On 13 June, Lycra-clad men and women from many walks of life gathered to embark on the 2019 Knights in White Lycra (KIWL) four-day charity bike ride. Now in its seventh year, KIWL was formed in 2013 as a fundraising effort for victims of the Great East Japan Earthquake and Tsunami of 11 March, 2011.
Since then, the group has grown enormously, evolving from 10 Brits cycling 320km to the 42 men and women, representing 14 countries, who rode 500km this year. I had the honour of being not only the first Malaysian to ride, but also the first woman to represent Custom Media, a long-time corporate sponsor of KIWL and publisher of ACUMEN.
The 2019 ride marked many firsts. It was the first time KIWL has supported the non-profit organisation YouMeWe, a charity that helps children learn essential career skills, such as creative problem-solving through coding and design challenges. This gives them employable skills and new levels of confidence in the digital age.
It was also the first time the event began from Takasaki, Gunma Prefecture, with riders assembling bright and early to begin this gruelling physical challenge. The weather was kind to us, with clear skies and sunshine as we began the 112km ride to Yuzawa, Niigata Prefecture.
The first day was no easy feat, with a solid 20km climb covering more than 1,753m of elevation. Be warned: If you have ever considered joining the KIWL, sufficient training is essential—even for the triathletes among us. After a long day of climbing, the descent into the green valleys of Yuzawa was a welcome gift.
The second day was described as a “rest day” by route master Egon Boettcher of SMBC Nikko Securities Inc., as the route promised largely flat stretches of riding along the picturesque countryside. However, when faced with cycling 146km to the day’s end point in Niigata City, the idea of rest quickly became laughable. The ride was largely uneventful, bar one crash by me—when I realised that helmets are indeed very sturdy and absolutely necessary—and all riders arrived at the ANA Crowne Plaza in Niigata where a seafood dinner, organised by a Niigata local, awaited.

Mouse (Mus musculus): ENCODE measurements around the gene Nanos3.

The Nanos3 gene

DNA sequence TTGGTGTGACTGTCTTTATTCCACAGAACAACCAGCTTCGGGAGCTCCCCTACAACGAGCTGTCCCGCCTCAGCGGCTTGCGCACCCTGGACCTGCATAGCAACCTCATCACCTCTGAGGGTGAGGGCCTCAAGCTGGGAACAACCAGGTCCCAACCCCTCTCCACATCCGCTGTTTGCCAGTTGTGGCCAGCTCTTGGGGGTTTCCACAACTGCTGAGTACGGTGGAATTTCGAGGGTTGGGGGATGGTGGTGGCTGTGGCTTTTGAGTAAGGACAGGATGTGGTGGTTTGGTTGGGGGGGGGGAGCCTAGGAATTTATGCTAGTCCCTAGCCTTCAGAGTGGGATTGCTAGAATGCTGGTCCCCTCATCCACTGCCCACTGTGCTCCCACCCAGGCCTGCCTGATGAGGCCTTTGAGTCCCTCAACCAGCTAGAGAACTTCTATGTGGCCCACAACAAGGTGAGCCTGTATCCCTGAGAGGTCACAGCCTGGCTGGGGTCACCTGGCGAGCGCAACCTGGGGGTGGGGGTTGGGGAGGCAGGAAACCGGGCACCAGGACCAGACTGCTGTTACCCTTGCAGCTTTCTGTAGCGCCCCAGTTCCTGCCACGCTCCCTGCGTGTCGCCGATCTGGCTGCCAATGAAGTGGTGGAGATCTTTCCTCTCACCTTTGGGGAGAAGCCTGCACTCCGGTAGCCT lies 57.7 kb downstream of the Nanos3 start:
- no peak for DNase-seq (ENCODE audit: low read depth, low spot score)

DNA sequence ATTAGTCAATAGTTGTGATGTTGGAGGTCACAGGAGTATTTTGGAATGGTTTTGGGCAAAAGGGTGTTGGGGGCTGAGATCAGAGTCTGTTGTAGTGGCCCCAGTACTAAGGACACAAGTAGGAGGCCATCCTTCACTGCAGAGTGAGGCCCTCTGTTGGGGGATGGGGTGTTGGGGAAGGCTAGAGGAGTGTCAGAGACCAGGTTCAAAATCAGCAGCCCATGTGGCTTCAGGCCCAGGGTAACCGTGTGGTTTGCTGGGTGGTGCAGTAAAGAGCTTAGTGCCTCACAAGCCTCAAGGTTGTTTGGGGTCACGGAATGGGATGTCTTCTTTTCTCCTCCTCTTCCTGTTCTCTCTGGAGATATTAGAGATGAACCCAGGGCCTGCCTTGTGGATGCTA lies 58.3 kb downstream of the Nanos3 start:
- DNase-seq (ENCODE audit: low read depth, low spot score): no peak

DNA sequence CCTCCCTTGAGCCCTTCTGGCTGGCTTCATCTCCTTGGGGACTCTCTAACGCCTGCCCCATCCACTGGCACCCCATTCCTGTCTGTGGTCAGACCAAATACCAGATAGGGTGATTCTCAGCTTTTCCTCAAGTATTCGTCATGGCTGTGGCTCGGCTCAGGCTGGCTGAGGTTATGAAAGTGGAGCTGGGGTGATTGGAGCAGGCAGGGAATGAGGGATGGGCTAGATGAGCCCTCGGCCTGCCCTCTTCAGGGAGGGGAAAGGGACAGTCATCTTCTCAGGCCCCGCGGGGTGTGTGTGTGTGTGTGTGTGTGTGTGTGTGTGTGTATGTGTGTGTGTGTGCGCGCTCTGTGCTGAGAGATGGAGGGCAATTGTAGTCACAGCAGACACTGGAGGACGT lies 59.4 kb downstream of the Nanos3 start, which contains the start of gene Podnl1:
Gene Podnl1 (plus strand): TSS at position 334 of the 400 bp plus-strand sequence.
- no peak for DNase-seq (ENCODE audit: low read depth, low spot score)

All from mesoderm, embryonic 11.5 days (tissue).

On the third day we woke to grey, rainy skies, and the weather only worsened as the day went on. A few hours in, the ride had to be brought to an emergency halt due to dangerous 50kph winds. This brought another first: three riders were thrown from their bikes—one being blown into the path of an oncoming truck—and another suffered bruised ribs. With great disappointment, the Knights were forced to disembark their bikes and board trains to Aizu-Wakamatsu, Fukushima Prefecture. However, many gamely got off at later stations where weather conditions were more favourable, and were able to get in a respectable 80km of the original 150km route to the beautiful Hataraki Ryokan.
Though we were damp, and slightly worse for the wear, many riders felt better after a refreshing dip in the inn’s hot springs, a traditional kaiseki (course) dinner and a spot of karaoke. I had the pleasure of sharing an amateur rendition of “Up Where We Belong” from 1982’s An Officer and a Gentleman with the mastermind behind this whole endeavour: Rob Williams of AP Advisers Ltd. If you were wondering if there are any limitations to his many talents, prepare to be disappointed. Rob has a lovely voice and could give Joe Cocker a run for his money any day.
Although we were again greeted by rain on the morning of the fourth day, there was little that could dampen KIWL’s spirits on this final leg. After 92km of thrilling descents down wet mountain slopes, all 42 riders gathered at a gym in Fukushima to prepare for the final—and arguably most important—part of the whole experience: our entrance into the Fukushima Aiikuen children’s home.
Riding in as a convoy, bike lights flashing, we were greeted by a parade of children waving handmade flags representing all our nations. Many riders had tears in their eyes, but you could not blame them. It was difficult to feel anything but overwhelmed by emotion when seeing the children’s smiling faces as they curiously inspected our bikes and tried on our helmets.
We were treated to a wonderful welcome party, with the children using their digital skills to put together a thoughtful and informative presentation about our home countries. We were also gifted with certificates and laser-cut thank you letters.
When I look back on this amazing experience, there are countless memories that I cherish, but none more so than receiving my letter. It is a manifestation of why we each undertook this endeavour. We did so not to push the limits of our cycling skills or to be thanked and recognised, but to have a positive impact on the lives of so many children. This year, KIWL raised ¥10.5 million for disadvantaged children, bringing the fundraising total since the group’s inception to ¥62.5 million.
As the muscle aches dissipate and the tan lines fade (coincidentally the first time I discovered my legs could be three different shades of brown), all I can say is that the physical challenge and spiritual fulfilment of the KIWL journey has to be experienced to be truly understood.